The Official Information Act

Maori with Lived Experience of Disability, and New Zealand Disability Data: a case study


  • Paula King
  • Gabrielle Baker
  • Bernadette Jones
  • Tristram Ingham



disability, Maori, Official Information Act, Waitangi Tribunal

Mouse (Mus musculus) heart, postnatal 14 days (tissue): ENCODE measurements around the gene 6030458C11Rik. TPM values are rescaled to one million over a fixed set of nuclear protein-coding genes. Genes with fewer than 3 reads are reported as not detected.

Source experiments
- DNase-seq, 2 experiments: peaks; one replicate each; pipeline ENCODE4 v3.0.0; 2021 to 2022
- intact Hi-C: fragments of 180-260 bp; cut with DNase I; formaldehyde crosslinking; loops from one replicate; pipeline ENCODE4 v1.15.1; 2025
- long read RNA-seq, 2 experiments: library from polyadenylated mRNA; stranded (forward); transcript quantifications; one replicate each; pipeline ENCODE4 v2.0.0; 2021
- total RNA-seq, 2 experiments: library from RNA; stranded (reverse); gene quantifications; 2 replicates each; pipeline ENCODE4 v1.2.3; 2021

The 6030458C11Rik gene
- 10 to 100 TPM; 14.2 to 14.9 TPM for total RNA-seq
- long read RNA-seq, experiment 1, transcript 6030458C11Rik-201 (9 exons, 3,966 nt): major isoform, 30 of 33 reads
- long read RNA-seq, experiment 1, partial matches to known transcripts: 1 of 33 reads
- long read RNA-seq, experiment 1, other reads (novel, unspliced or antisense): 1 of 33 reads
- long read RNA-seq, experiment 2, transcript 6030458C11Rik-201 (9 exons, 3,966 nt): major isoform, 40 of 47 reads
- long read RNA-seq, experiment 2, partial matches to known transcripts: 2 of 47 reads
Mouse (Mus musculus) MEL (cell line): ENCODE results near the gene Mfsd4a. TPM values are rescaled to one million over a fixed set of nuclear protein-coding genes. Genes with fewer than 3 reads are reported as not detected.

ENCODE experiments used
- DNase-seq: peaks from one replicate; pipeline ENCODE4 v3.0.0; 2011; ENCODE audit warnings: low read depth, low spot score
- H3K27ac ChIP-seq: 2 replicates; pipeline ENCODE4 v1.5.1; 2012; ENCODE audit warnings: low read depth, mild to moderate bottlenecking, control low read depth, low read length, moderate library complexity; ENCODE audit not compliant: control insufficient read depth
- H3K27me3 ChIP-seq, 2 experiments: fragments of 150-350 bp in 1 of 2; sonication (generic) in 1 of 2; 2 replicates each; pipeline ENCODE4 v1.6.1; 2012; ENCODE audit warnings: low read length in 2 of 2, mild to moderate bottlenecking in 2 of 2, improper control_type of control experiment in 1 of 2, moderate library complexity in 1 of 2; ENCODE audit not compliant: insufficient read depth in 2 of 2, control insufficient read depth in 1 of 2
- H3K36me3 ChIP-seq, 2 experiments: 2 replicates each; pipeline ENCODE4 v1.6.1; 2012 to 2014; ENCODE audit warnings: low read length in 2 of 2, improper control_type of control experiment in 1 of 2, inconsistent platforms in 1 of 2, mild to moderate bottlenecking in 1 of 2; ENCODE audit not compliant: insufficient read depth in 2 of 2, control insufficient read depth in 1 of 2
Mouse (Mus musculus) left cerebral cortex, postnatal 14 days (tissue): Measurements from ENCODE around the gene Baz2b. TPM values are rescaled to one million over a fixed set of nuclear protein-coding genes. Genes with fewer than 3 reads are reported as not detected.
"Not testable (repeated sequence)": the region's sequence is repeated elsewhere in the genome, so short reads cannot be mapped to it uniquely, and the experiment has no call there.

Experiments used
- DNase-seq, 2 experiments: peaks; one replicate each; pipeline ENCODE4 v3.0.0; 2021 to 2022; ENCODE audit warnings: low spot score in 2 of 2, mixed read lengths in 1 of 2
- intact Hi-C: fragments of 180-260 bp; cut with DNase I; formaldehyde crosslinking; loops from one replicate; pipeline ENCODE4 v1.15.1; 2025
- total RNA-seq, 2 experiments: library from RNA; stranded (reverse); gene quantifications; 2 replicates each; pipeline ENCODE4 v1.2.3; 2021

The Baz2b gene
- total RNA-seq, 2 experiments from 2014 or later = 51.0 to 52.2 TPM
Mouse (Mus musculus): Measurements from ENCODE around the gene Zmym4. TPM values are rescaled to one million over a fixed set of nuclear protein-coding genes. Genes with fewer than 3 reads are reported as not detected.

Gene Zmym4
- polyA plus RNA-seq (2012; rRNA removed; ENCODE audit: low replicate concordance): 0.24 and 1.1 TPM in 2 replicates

This article presents a case study of the use of the Official Information Act 1982 (OIA), for research commissioned by the Waitangi Tribunal in 2018 into disability-related issues for Mäori. The responses of Crown organisations to OIA requests examined in this research highlight both issues with inconsistent application of the OIA, and limited access to information held and made available by Crown agencies for Mäori with lived experience of disability.1 The statutory time frame for responses to OIA requests was rarely met. Organisations also resisted providing information, while crucial information for ensuring equity for Mäori with lived experience of disability was often not able to be released because it was not collected at all. The impact of these limitations is discussed, particularly pertaining to core government roles of performance monitoring and ensuring accountability. In addition to querying who benefits from, and is privileged by, the OIA and its application, questions are raised around the necessary components of a legislation rewrite in order to deliver on a modern approach to official information that ensures equitable, high-performing and truly democratic public administration.


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